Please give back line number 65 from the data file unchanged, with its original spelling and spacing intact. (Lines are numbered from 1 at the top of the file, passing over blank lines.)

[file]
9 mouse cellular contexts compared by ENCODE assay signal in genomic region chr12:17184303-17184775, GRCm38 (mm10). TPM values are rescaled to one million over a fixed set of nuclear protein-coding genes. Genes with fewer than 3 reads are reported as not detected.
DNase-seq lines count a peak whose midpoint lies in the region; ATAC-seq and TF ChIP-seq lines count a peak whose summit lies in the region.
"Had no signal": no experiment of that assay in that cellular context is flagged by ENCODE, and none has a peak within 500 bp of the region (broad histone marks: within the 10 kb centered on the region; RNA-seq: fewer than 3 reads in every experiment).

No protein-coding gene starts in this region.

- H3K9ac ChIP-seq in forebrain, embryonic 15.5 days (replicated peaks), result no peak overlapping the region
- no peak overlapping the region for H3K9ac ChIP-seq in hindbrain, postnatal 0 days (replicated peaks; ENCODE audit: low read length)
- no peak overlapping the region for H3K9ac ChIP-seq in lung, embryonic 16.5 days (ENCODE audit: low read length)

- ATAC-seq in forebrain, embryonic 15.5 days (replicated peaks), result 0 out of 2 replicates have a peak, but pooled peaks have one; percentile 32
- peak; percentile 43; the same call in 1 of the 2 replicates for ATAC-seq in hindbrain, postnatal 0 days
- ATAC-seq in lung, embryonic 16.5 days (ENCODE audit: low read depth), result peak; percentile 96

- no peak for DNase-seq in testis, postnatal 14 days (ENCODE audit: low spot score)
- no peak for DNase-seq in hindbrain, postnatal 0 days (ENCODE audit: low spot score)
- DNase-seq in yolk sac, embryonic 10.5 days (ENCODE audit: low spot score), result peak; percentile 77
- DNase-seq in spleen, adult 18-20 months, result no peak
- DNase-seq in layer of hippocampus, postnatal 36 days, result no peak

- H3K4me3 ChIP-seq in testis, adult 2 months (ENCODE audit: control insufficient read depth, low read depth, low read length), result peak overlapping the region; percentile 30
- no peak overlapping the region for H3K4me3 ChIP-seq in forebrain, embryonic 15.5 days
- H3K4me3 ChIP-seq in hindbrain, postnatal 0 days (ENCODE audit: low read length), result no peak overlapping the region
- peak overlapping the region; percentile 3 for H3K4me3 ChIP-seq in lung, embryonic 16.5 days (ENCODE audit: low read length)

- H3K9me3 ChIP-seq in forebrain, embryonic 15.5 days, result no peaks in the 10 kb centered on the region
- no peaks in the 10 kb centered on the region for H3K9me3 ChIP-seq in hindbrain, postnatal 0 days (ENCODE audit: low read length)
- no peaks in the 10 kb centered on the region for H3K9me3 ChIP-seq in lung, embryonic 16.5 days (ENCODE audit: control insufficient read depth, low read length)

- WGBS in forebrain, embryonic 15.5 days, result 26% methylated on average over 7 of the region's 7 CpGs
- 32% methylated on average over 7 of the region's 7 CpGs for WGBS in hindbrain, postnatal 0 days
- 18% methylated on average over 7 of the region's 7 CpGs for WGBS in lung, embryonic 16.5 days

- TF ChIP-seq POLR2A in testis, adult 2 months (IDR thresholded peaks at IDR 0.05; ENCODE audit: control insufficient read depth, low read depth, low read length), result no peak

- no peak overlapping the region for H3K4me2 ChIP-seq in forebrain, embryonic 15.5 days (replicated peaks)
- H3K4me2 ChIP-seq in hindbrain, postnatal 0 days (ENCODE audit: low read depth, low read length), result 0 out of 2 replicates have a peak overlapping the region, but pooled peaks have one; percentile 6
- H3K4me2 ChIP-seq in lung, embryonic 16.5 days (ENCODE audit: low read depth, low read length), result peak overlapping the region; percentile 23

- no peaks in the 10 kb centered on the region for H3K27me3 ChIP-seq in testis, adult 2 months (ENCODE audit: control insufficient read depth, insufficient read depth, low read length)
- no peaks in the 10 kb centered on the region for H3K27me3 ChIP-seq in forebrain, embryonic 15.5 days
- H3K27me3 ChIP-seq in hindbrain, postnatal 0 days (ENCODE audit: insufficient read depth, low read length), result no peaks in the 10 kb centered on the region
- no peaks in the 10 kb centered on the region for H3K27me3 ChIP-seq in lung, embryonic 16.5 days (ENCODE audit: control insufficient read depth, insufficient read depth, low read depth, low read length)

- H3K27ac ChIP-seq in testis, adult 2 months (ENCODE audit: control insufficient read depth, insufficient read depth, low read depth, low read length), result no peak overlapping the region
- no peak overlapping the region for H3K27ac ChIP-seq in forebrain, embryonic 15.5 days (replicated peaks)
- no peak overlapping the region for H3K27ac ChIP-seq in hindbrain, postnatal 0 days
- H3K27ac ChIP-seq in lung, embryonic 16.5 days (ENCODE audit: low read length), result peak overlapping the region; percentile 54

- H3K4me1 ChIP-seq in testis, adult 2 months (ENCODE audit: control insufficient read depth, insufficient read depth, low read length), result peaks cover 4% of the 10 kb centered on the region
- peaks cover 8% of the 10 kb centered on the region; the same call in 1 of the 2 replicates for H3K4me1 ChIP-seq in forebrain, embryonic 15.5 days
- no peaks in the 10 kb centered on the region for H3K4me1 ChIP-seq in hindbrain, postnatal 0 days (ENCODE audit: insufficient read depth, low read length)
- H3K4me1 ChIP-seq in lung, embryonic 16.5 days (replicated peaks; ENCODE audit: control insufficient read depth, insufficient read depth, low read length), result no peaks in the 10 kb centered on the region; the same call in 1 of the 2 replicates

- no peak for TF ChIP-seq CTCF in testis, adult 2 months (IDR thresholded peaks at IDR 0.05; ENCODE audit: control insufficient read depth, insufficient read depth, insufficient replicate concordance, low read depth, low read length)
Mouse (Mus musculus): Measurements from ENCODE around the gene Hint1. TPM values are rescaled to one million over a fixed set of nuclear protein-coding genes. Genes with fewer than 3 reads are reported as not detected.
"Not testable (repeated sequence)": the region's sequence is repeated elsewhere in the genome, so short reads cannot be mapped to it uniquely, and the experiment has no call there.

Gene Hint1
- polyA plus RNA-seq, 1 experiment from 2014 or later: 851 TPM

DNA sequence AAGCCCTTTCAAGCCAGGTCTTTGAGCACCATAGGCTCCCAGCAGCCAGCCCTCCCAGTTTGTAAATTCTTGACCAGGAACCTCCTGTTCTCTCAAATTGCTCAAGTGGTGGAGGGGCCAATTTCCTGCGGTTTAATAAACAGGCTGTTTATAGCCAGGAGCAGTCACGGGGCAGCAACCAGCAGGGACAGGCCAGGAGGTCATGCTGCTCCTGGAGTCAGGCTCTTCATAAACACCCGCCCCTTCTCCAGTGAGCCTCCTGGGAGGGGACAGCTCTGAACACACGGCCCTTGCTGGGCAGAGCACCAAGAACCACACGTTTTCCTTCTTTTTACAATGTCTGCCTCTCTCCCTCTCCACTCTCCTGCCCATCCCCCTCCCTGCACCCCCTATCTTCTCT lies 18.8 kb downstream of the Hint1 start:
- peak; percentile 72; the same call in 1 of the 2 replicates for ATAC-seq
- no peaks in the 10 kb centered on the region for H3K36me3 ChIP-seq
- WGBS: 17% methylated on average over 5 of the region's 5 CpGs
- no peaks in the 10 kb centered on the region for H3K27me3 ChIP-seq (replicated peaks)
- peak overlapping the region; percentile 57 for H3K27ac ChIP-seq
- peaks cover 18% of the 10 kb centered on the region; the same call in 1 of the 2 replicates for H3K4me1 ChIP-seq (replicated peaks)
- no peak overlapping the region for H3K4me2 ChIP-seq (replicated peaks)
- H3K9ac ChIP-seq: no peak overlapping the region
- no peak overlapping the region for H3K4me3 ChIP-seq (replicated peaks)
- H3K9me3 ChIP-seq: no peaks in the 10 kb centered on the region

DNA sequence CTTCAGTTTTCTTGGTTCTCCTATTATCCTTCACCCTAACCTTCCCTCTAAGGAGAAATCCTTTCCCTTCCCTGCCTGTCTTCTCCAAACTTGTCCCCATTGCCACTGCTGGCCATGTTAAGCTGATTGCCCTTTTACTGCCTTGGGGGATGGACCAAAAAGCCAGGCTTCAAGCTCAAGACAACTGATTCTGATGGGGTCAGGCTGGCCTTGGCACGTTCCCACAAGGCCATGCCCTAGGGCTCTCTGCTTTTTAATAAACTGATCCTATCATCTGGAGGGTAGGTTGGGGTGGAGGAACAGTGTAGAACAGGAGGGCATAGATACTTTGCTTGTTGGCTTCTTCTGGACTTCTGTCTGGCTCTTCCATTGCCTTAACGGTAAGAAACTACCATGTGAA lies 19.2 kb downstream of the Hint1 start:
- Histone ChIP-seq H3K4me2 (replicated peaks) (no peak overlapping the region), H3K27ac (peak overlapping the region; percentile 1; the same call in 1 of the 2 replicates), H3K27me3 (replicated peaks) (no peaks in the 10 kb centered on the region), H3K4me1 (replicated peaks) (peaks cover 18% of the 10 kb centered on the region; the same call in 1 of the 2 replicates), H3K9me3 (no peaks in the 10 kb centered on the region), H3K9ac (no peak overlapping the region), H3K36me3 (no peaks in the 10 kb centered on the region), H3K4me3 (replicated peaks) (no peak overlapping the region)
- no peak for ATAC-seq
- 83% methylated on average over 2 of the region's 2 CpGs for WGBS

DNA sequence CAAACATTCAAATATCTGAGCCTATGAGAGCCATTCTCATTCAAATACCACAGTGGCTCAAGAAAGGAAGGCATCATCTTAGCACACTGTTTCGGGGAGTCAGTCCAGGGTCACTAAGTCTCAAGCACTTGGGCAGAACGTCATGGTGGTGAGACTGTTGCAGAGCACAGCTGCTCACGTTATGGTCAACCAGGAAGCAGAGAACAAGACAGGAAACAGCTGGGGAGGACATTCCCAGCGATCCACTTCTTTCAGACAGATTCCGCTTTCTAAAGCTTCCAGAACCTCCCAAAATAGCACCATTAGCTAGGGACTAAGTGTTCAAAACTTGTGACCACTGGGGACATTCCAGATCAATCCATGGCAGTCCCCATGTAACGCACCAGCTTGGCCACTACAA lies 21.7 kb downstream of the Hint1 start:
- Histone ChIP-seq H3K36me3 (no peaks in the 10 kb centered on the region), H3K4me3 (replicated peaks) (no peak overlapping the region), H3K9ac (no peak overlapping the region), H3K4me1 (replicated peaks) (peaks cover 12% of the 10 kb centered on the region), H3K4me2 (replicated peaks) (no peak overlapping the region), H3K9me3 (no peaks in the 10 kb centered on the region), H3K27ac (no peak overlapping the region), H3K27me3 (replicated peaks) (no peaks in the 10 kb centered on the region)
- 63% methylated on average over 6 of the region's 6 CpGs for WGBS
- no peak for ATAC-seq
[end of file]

- no peak for ATAC-seq